History and Partnerships
Our Coast, Our Future is a partnership between Point Blue Conservation Science and USGS Pacific Coastal and Marine Science Center, and continues to be collaboratively developed with many local, state, and federal partners as it expands its geography. It will eventually provide sea level rise and storm scenarios for the entire coast of California.
It was originally launched in 2011 and focused on the San Francisco Bay and outer coast area (Half Moon Bay to Bodega Head). The USGS led the modeling, Point Blue Conservation Science developed the online platform and supported end-user engagement, and staff from the Greater Farallones National Marine Sanctuary, Corovai, the San Francisco Bay National Estuarine Research Reserve, and NOAA’s Office for Coastal Management led a technical assistance and outreach effort to co-develop the tool with end-users.
An expansion north to Point Arena was completed in 2015, in partnership with NOAA Fisheries, the Sonoma County Water Agency, and NOAA’s Office for Coastal Management. The work here supported NOAA’s Russian River Habitat Blueprint, as well as coastal adaptation planning and estuary management in the region.
The Southern California bight was completed in 2018 as part of the State of California’s Fourth Climate Change Assessment, in partnership with USC Sea Grant, the Tijuana River National Estuarine Research Reserve, the San Diego Regional Climate Collaborative, and the San Diego Climate Alliance.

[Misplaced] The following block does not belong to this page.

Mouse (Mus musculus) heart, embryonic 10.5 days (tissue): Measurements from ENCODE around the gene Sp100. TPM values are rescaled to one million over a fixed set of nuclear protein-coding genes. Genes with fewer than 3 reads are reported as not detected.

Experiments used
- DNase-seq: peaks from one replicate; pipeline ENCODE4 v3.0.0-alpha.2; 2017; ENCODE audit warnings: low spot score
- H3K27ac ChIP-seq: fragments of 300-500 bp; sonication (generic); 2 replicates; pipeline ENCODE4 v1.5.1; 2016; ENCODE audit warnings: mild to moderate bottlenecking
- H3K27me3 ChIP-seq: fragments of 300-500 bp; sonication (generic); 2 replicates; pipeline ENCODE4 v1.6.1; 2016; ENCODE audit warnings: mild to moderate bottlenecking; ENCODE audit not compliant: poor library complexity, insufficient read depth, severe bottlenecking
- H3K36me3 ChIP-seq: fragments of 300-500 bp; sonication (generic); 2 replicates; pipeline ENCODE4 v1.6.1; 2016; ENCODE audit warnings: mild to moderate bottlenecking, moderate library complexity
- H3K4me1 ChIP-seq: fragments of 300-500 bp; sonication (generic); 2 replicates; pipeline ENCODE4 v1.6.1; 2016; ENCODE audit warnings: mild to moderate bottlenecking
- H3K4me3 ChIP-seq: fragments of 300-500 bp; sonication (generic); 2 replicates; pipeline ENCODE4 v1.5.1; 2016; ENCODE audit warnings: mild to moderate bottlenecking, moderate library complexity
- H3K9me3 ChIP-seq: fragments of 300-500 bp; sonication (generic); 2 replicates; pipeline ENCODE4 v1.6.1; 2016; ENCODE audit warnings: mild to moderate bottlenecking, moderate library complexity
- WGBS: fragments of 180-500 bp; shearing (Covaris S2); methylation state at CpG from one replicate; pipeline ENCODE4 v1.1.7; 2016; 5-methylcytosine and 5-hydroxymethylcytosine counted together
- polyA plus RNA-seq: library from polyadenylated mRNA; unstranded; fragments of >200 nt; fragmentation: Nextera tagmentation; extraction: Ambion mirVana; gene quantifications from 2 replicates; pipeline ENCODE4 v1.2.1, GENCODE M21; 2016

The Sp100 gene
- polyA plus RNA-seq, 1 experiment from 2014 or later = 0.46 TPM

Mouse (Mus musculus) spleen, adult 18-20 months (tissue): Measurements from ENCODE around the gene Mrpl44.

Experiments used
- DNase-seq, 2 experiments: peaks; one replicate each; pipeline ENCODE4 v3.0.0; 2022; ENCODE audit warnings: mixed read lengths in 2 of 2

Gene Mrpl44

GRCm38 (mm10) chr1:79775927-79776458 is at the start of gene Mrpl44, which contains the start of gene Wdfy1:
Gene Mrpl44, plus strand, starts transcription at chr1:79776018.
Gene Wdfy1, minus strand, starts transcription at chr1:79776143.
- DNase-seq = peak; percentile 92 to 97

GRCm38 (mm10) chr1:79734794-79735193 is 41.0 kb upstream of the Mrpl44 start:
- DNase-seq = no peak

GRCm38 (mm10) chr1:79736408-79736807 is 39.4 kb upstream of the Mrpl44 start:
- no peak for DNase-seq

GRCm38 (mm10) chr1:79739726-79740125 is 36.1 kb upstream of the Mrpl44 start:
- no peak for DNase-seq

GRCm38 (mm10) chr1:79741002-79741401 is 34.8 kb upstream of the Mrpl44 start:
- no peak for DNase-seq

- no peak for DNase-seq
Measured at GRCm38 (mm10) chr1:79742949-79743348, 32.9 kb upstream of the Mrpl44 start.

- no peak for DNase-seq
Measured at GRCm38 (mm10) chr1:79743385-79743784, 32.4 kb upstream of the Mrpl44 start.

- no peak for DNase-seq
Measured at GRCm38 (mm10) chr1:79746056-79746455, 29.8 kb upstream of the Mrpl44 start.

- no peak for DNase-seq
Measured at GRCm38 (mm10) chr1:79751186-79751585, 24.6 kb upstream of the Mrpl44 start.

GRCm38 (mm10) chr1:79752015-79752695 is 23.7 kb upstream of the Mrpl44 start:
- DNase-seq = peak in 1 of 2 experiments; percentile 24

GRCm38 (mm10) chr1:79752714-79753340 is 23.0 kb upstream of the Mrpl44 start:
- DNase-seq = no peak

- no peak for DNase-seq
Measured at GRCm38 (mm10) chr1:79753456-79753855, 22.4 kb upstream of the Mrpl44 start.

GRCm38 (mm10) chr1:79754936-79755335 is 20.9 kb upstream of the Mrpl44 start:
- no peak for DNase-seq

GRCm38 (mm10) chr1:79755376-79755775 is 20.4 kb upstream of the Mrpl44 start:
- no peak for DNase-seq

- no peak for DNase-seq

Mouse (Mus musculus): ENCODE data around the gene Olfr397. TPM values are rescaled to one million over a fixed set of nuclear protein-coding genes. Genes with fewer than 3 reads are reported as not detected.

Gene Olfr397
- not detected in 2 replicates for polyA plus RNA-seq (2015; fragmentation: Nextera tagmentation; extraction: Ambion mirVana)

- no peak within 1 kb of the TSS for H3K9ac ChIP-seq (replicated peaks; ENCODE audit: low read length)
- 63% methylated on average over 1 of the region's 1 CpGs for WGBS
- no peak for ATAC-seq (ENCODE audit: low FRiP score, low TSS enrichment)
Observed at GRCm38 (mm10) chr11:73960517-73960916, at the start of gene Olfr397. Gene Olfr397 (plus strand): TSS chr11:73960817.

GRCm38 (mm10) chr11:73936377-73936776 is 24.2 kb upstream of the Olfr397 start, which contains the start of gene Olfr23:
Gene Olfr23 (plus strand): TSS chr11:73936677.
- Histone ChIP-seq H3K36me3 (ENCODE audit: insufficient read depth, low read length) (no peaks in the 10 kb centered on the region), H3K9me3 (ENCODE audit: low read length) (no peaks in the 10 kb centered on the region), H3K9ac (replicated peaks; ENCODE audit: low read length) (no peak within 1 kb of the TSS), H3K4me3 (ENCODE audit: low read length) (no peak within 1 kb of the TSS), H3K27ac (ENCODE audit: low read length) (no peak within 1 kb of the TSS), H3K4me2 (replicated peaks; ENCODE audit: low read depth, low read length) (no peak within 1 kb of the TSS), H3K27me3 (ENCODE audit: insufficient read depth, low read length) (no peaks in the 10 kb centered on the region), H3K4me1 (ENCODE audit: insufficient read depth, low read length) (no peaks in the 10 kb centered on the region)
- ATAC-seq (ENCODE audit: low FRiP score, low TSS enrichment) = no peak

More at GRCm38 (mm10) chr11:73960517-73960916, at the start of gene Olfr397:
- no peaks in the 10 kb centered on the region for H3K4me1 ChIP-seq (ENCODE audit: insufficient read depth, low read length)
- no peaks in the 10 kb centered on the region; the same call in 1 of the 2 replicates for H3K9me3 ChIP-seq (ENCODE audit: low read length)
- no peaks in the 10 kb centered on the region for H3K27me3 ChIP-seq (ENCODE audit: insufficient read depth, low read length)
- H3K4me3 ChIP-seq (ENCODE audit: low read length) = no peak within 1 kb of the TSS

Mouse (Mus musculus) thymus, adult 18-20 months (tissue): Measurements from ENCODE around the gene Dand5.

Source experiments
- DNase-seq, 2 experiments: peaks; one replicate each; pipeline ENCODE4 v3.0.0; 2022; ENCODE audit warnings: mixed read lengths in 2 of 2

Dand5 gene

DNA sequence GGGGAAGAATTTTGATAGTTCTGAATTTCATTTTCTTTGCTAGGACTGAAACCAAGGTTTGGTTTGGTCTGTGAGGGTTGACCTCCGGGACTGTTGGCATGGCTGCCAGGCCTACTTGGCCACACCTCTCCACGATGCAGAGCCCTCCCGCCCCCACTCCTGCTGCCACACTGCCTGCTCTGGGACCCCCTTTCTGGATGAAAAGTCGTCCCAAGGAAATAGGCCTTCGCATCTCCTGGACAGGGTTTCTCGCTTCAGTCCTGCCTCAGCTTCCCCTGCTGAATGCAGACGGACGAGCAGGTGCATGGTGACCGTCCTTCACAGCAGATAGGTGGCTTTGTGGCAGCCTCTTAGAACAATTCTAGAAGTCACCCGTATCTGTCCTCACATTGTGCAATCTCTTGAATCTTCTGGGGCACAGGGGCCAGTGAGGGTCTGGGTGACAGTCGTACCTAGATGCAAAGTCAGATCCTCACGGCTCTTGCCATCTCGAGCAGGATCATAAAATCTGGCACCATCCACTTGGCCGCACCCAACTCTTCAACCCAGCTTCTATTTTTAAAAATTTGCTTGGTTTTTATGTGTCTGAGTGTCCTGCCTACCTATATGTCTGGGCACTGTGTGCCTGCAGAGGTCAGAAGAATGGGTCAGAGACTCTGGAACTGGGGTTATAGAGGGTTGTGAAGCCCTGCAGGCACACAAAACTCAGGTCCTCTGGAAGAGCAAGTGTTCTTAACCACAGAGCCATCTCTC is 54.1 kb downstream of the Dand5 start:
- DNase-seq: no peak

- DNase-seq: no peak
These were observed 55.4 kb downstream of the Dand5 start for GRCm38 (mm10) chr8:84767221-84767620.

The Central Coast region was most recently completed in 2020, with funding from the Ocean Protection Council.
Modeling for the North Coast region is now underway, with products anticipated in 2022.
If you are brand new to OCOF, we suggest you look over these resources to get a quick introduction to the project and how OCOF can benefit your work.
OCOF is a decision-support tool that can be used during a climate change adaptation planning process, and was designed specifically for use in the “Assessment” stage (Phase 2 of example at left from California APG 2.0). A typical adaptation planning process begins with an initial information gathering stage, during which the organization leading the process identifies the public infrastructure, private property, people, habitats, and other community assets that are at risk of sea level rise impacts. During the “Planning” phase, different adaptation strategies are assessed to see which are the most effective, and these strategies are then incorporated into plans like General Plans, Local Coastal Plans, Habitat Management Plans, etc. Finally, a plan is formally adopted and the adaptation strategies described in the plan can be implemented, evaluated, and modified to meet evolving needs. An adaptation planning process can take from several months to several years, depending on the size and complexity of the situation that the plan is addressing. OCOF can help this process by providing the science needed to understand and evaluate how sea level rise could impact your community.
How to Cite
For screenshots or data downloaded from the Our Coast, Our Future web platform, we suggest the following citations: